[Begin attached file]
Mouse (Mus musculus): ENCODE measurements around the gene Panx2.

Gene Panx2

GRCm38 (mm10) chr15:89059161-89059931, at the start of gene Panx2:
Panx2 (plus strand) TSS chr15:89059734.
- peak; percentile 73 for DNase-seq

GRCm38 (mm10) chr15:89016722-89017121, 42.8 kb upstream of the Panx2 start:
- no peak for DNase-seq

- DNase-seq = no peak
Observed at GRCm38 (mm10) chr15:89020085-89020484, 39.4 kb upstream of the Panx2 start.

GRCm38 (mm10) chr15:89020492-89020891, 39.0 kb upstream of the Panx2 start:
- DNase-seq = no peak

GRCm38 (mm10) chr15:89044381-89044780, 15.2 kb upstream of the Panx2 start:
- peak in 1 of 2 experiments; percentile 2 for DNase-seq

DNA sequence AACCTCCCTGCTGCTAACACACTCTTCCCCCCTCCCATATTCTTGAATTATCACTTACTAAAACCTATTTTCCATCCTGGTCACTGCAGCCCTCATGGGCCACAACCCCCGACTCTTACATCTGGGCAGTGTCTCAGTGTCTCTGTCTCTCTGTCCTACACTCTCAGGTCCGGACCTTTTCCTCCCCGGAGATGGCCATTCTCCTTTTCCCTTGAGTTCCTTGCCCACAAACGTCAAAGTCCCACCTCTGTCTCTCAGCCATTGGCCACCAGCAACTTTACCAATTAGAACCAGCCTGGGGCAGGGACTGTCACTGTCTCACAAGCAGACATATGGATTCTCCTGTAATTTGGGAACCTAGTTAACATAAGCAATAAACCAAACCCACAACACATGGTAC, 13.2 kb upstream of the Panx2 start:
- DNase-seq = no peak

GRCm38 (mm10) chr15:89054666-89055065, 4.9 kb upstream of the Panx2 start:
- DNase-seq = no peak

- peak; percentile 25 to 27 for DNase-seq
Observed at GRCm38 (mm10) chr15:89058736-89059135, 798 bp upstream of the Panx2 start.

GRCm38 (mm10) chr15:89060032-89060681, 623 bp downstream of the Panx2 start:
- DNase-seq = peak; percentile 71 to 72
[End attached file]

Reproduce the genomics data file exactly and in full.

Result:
Mouse (Mus musculus): ENCODE measurements around the gene Panx2.

Gene Panx2

GRCm38 (mm10) chr15:89059161-89059931, at the start of gene Panx2:
Panx2 (plus strand) TSS chr15:89059734.
- peak; percentile 73 for DNase-seq

GRCm38 (mm10) chr15:89016722-89017121, 42.8 kb upstream of the Panx2 start:
- no peak for DNase-seq

- DNase-seq = no peak
Observed at GRCm38 (mm10) chr15:89020085-89020484, 39.4 kb upstream of the Panx2 start.

GRCm38 (mm10) chr15:89020492-89020891, 39.0 kb upstream of the Panx2 start:
- DNase-seq = no peak

GRCm38 (mm10) chr15:89044381-89044780, 15.2 kb upstream of the Panx2 start:
- peak in 1 of 2 experiments; percentile 2 for DNase-seq

DNA sequence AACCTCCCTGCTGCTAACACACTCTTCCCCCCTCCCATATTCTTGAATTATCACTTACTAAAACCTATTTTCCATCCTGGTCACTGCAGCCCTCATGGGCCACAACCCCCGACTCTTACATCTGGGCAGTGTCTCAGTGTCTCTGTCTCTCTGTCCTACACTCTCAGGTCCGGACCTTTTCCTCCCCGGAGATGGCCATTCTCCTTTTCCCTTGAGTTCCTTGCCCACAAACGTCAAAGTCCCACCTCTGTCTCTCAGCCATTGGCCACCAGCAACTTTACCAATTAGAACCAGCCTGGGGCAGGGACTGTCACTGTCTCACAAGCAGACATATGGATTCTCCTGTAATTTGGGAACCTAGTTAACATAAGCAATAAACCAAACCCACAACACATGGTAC, 13.2 kb upstream of the Panx2 start:
- DNase-seq = no peak

GRCm38 (mm10) chr15:89054666-89055065, 4.9 kb upstream of the Panx2 start:
- DNase-seq = no peak

- peak; percentile 25 to 27 for DNase-seq
Observed at GRCm38 (mm10) chr15:89058736-89059135, 798 bp upstream of the Panx2 start.

GRCm38 (mm10) chr15:89060032-89060681, 623 bp downstream of the Panx2 start:
- DNase-seq = peak; percentile 71 to 72